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Korea and the Great White NorthCanadians find a second home on Jeju
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승인 2011.02.12  03:23:21
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▲ Jessie Dishaw, a Canadian from Regina, Saskatchewan, has called Jeju home for nearly a decade and has no plans of leaving in the near future. Photo by Darryl Coote

Canada, the land of hockey, poutine and long, cold winters may not seem to have much in common with Korea — and even less with Jeju — but in recent years scores of Canucks have relocated to the isle, many staying longer than they had expected.

Jeff Carey, a London, Ontario native, described a situation familiar to many Canadian university graduates who eventually migrate this way. “I was in my off year,” he said via Skype, “and it was during a recession too. I was doing crap jobs out of university.”

A university friend of his was considering coming here to teach English and asked if Carey wanted to come along, “So I was like ‘you know what, I need a year away anyways,’” and decided to apply for a job in Korea.

Being from Canada, they picked Jeju as their future home because, “We really wanted warmer climates,” he said, continuing that in the Great White North “you don’t often spend time on beaches other than in the summer maybe.”

It was not long after moving to Seogwipo City that he realized Jeju was going to be his home for longer than his one year EPIK contract. “I decided maybe two months in,” said Carey. As to why he made this decision, “it was the most stress-free year of my life.” One of the reasons why his first year here was so comfortable had to do with the foreign community in Jeju’s southern city.

“Seogwipo is its own tight group,” he said, elaborating that most of the EPIK teachers live in either one of two buildings, Metro or Hyorim Sky, an arrangement which creates a strong bond. “We have such tight relationships down south. I find there is a lot of Canadians in Seogwipo, always Canadians down there.”

Why so many Canadians? He joked, “I don’t know why. The waterfalls?”

Concerning longings for home, Carey remarked “When I’m in Seogwipo it feels like home, and I don’t miss Canada that much,” and that it is more often traveling through East Asia and staying in hotel rooms that he misses his family.

▲ Jeff Carey. Photo courtesy Jeff Carey

Carey has no regrets about leaving his native land for Jeju, stating, “It’s a very good situation. I understand why people stay here for five, six years or longer.”

How about 10? Such is the case of Regina, Saskatchewan native Jessie Dishaw, who found herself in Korea due to peculiar circumstances in 2001. “It was actually an ironic thing that I came to Korea … I had an Asian growth mutual account that was to pay for my last year of university and then the IMF crashed and I lost all of that money, so I had to do student loans my last year. So I came to Korea to pay back my student loan for the money I lost in Asia. It was kind of weird,” she said animatedly and laughing.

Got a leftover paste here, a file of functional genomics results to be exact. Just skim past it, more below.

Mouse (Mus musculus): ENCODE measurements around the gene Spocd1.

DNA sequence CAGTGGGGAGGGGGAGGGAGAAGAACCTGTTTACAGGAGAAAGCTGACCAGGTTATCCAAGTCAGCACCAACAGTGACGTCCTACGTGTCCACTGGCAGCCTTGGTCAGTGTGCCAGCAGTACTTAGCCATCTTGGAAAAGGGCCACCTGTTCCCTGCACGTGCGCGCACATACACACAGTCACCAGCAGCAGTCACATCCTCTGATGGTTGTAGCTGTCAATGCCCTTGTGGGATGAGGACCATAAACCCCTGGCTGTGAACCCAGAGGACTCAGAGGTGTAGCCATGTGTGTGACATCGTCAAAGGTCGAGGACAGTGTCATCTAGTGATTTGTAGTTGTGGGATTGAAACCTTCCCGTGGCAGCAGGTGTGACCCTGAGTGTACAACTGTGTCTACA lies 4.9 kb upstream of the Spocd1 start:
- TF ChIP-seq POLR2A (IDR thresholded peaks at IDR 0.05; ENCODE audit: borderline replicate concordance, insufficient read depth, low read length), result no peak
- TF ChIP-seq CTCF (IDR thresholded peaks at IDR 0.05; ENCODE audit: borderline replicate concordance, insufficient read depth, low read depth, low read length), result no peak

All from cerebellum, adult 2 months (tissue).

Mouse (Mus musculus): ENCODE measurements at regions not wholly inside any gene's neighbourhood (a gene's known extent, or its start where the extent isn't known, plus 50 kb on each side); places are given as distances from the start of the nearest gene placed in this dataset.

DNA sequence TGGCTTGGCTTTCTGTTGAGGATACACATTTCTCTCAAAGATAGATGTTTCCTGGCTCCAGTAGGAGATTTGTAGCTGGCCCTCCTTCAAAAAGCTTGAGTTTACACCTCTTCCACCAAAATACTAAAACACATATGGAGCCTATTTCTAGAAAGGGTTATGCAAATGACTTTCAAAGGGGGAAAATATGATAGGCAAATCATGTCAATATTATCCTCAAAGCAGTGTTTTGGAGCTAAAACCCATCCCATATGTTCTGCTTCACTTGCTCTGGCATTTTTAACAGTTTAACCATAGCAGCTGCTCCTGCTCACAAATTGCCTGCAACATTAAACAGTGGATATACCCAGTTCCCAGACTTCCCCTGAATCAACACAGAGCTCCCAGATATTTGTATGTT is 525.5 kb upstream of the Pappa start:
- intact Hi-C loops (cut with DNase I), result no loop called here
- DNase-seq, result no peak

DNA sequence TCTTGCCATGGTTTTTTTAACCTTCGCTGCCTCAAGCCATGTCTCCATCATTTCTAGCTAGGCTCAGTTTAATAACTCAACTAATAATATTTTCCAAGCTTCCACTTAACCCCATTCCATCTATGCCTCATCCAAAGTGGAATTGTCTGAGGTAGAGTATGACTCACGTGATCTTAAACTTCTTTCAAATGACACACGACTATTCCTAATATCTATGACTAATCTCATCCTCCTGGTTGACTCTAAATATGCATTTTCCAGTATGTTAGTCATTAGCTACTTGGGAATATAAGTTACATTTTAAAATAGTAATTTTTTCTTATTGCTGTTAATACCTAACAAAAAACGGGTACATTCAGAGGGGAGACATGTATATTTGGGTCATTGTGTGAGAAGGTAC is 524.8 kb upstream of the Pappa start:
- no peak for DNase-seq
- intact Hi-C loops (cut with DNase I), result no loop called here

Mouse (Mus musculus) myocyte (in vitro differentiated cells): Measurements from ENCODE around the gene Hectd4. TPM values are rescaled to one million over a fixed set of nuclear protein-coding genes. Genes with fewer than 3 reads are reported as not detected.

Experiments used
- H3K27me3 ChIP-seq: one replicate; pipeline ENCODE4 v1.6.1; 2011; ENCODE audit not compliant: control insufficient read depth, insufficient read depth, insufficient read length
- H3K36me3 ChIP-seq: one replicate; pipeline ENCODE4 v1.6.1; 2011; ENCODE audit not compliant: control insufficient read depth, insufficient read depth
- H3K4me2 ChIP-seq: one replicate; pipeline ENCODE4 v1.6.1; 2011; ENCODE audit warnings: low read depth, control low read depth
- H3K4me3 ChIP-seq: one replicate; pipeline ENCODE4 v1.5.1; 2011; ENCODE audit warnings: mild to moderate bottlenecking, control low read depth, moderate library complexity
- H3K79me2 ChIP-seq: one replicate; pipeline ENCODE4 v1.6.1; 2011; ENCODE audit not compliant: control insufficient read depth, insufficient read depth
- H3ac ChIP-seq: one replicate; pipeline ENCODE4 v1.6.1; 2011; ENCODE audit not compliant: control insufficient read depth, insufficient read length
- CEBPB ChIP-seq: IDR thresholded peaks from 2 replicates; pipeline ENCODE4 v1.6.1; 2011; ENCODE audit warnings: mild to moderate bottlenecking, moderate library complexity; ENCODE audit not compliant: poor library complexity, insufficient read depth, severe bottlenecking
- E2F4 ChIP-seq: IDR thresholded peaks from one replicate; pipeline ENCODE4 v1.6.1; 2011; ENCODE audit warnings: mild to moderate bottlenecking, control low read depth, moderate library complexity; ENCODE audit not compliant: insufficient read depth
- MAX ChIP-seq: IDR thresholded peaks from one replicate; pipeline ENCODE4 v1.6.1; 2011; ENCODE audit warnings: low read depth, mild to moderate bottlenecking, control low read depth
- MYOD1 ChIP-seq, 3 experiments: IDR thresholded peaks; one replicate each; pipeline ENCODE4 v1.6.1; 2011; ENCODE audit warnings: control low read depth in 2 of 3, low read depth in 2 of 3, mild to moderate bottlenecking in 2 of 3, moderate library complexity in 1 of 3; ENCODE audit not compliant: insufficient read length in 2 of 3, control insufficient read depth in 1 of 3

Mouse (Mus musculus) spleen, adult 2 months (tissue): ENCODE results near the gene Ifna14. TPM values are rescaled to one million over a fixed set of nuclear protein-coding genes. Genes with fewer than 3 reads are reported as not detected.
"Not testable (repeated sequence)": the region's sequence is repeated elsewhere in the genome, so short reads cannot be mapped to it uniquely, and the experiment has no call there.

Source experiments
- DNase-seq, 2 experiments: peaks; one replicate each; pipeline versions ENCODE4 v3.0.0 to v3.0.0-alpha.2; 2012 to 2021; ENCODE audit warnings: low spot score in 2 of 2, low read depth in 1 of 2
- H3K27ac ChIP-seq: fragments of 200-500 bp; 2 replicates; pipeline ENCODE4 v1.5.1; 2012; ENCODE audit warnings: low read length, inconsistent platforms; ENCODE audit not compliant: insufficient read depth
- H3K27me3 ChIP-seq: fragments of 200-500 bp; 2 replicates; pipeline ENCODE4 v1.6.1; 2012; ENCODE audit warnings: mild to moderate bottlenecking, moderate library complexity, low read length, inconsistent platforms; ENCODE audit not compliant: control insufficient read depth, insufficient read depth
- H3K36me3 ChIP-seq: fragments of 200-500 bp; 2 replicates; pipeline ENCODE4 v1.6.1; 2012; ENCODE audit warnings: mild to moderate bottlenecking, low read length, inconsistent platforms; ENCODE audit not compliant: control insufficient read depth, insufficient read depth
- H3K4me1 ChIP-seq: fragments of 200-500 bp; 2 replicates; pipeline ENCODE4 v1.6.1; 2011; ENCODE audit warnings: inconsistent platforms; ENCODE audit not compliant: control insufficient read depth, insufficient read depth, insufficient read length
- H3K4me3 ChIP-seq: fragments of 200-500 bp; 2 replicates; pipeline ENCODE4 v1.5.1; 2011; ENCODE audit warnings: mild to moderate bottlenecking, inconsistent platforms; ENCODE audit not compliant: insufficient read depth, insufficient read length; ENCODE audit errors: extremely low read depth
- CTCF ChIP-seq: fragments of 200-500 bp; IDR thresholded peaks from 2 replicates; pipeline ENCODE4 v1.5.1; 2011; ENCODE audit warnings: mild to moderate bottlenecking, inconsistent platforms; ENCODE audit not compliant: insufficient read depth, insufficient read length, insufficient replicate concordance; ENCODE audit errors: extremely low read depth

Her first foray in teaching English in Korea was in Busan, but while taking a vacation to Jeju “I was like ‘I’m going to move here,’ obviously it is so gorgeous,” said Dishaw, and she never looked back. In fact she’s planning on staying here with her husband for at least another five years.

“We’re from the same home town,” she said about her husband, who was convinced by a mutual friend to move to Jeju. He and Jessie met here through that friend, and the couple have such an interest in the island and its culture that they decided to have a Jeju-style wedding.

“That was so fun. That was just like a comedy of errors,” she said, because the Koreans who were instructing them on what to do, where to stand, had not organized a Jeju wedding in a while and were unsure of the specific actions to be conducted by the bride and groom. “I wanted to do it because I’d never seen one, and the funny thing is the majority of our Korean friends who came had never seen one either,” which only added to the humor of the event. Dishaw continued, “the men [who were instructing] were so worried about the mistakes they were making, but they could have told us to do anything because no one knew what was supposed to happen.”

Having been here longer than most foreigners, she has seen the gradual change of Jeju and worries about it losing its native culture. “I think it’s kind of sad. That’s why I try to show my students that I love Jeju saturi [dialect], and remember it, keep it, and learn it because I find it kind of sad that Jeju is losing its language.”

According to Jeju government statistics 108 Canadians live here (82 in Jeju and 26 in Seogwipo).

ⓒ Jeju Weekly 2009 (http://www.jejuweekly.com)
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